Your performance as Poison Ivy is incredible. You play it in a way that allows her complexities to really shine through. What it was like to play such a complicated character?
There's so much to chew into and bite into as an actor. You have this incredibly heartbreaking backstory of the abuse that she experienced and had to survive because of her father and how he was experimenting on her. She's a victim of what her father put her through. She’s put in this situation where she has to live with the repercussions of what someone else has done to her and how that completely changed the course of her life. She spends a lot of her early life trying to cure herself and figure out how she can fix what she thinks and believes — at that time — is wrong with her. She finally gets to this point where it doesn't really matter if she ever fixes herself because people will always have this view of who she is. At that point, she decides to make the choice to lean into this person that she's become, and that shift is really exciting to play. The moment when she stops being a victim of her past and she starts using that to her benefit. She's at a point where she's just unapologetic.
“Batman Unburied” has such a unique voice cast, many of whom are people of color — Winston Duke, Gina Rodriguez, Hasan Minhaj, Lance Reddick and Toks Olagundoye. How important was this emphasis on diverse representation for you personally and did it inform your performance at all?
Having Winston involved and knowing that Gina [who plays Barbara Gordon] was going to be involved and knowing that Bruce's parents were going to be played by two Black actors [Reddick as Thomas Wayne and Olagundoye as Martha Wayne], I was kind of already filling in the blanks even though at that point I didn't know everybody who had been cast. That was exciting enough for me, and I wanted to revel in that opportunity to bring diversity and representation into the voice-over space, which has also been a huge part of my journey with Central Park, which is so exciting. These [Batman] characters have not previously been as diverse, so it's just really exciting that the cast ended up being so beautifully diverse in so many different ways. It was exciting to know that there were so many people on the other side of the microphone just bringing everything that makes them who they are to these characters that have not previously been depicted by people that look like us.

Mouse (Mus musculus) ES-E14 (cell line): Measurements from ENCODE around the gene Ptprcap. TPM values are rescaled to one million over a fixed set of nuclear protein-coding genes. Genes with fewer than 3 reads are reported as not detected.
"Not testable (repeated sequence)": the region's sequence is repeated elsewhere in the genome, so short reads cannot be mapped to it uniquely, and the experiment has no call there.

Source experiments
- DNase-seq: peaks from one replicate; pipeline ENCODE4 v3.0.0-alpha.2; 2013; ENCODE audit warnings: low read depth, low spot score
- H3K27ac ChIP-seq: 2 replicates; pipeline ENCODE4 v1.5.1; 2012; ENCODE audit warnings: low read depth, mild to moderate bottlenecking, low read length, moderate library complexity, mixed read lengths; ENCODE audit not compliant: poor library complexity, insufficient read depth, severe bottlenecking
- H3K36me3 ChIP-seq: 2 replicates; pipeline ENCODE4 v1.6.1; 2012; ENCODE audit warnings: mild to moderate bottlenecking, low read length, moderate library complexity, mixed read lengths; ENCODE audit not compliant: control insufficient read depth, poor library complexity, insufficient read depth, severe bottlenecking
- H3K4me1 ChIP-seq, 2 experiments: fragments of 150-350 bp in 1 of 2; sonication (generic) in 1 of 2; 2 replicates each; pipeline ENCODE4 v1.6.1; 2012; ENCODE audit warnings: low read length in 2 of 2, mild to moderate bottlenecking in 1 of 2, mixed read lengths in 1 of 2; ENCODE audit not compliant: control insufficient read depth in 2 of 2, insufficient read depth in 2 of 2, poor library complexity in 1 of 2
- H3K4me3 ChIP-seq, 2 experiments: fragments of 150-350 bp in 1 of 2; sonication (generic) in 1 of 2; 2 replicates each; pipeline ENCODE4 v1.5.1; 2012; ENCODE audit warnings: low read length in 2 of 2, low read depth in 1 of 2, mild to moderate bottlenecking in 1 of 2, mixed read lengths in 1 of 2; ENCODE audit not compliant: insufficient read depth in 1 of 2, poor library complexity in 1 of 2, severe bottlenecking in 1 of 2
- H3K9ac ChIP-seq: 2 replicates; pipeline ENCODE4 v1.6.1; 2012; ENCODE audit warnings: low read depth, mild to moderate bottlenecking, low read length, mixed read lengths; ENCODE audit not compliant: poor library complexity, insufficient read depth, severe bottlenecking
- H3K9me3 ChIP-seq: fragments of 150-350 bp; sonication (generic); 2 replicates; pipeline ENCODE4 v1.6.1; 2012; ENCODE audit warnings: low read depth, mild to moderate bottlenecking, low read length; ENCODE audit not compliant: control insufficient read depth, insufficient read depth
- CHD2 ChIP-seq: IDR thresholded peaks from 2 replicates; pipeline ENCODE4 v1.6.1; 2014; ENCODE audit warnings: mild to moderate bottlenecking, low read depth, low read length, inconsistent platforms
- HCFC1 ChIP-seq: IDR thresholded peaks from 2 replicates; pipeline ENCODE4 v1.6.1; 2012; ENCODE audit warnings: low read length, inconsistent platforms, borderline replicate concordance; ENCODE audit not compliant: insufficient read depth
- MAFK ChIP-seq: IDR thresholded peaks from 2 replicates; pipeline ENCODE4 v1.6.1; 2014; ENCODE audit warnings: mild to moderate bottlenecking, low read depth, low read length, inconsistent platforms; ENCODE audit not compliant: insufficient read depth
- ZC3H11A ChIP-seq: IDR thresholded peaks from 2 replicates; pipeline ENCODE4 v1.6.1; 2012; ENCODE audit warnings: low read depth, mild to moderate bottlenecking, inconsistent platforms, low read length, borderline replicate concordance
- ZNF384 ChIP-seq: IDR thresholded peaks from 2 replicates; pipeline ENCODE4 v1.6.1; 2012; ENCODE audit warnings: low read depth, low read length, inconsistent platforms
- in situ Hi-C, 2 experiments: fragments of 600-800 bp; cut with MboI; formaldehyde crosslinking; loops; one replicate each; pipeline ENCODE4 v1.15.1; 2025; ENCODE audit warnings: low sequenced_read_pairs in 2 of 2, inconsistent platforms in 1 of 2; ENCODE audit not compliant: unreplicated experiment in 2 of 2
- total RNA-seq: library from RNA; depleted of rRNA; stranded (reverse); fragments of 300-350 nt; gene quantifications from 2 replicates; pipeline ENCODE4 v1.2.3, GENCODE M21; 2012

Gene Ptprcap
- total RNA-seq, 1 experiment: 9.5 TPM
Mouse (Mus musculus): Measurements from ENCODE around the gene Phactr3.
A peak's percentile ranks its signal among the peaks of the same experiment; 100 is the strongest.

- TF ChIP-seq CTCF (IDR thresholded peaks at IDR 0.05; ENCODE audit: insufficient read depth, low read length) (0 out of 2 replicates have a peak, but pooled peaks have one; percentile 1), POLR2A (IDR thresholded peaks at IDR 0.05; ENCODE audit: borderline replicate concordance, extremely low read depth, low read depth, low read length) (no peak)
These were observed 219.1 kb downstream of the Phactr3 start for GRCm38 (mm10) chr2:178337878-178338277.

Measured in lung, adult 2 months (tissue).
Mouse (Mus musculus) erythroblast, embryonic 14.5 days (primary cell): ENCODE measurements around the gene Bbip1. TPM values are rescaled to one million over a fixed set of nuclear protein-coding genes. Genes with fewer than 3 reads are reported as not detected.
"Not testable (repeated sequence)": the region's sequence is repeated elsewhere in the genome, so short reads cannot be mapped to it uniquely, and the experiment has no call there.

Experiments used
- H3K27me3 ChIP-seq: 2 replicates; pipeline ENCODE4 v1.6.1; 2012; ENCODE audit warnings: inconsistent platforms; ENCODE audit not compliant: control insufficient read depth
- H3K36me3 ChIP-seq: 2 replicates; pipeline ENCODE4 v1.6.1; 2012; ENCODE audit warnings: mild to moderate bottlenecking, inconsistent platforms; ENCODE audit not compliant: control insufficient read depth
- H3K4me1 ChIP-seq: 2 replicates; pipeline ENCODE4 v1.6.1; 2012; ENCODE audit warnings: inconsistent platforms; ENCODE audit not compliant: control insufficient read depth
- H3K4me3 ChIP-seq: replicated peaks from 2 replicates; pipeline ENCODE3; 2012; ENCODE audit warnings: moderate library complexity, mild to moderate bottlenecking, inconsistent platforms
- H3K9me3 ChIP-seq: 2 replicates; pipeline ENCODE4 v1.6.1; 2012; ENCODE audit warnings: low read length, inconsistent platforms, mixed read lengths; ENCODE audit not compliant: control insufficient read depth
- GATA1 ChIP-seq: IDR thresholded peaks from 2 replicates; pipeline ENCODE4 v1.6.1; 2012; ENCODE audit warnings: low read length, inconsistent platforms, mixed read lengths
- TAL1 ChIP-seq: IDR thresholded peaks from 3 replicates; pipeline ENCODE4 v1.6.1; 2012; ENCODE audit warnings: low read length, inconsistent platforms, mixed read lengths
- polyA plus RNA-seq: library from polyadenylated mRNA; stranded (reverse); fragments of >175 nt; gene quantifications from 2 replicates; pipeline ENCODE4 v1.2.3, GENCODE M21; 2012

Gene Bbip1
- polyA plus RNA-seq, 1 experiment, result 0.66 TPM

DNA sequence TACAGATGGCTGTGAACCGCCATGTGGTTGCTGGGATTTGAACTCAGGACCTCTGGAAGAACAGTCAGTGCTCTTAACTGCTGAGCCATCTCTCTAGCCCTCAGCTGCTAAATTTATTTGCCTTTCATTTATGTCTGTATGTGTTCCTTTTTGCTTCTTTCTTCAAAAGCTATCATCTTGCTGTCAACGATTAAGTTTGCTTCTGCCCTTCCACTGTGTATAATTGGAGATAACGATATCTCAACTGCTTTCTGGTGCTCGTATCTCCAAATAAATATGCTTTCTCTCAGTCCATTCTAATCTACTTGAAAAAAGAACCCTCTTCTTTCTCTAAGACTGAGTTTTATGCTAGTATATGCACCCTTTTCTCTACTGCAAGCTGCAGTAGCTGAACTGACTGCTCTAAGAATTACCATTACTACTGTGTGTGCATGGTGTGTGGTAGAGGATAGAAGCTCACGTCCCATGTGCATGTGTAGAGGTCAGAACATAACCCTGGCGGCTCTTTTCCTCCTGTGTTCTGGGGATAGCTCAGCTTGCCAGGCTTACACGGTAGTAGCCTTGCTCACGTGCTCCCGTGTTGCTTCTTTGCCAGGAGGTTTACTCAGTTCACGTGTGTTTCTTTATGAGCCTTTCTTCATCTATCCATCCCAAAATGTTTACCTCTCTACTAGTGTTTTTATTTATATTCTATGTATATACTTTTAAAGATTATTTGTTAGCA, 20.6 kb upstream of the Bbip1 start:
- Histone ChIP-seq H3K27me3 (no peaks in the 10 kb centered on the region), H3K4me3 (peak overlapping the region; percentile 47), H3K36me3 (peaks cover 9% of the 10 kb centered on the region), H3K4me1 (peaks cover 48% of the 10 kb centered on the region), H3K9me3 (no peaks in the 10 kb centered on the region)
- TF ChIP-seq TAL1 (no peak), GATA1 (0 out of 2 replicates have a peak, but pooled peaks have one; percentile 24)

What do you hope listeners take away from “Batman Unburied”?
My hope is that people just get lost in these performances, the story that we're telling, the dialogue and the incredible sound design. I hope we allow people to completely immerse themselves in this world and go on this journey with these characters and block out the [real] world and get lost in it. I used to travel almost every summer with my parents, we used to do cross-country road trips, and we camped a lot. We loved listening to books on tape, and this experience has reminded me so much of my childhood. Sitting in the back of the car with my parents and getting lost in the world that we're listening to, but knowing that all of us are seeing it so differently in our heads because it's not visual. I think that's something that's so beautiful about this medium. Everyone is creating a different version of this experience in their heads, and I love the idea that millions of people listening all over the world have a completely different version of what they're hearing. We’re all just giving these different performances, and they're creating these worlds in their heads that are so uniquely theirs. I think that's what's so cool about this medium. I loved working on this so much, and I hope that there's more. I’m honestly so stoked and so happy that it's doing well because I’m like, “Great! [laughs] Are we doing more? What’s happening?”
Listen to this week's episodes here.
The final two episodes of "Batman Unburied" will be available to stream exclusively on Spotify next Tuesday.
This story originally appeared in Los Angeles Times.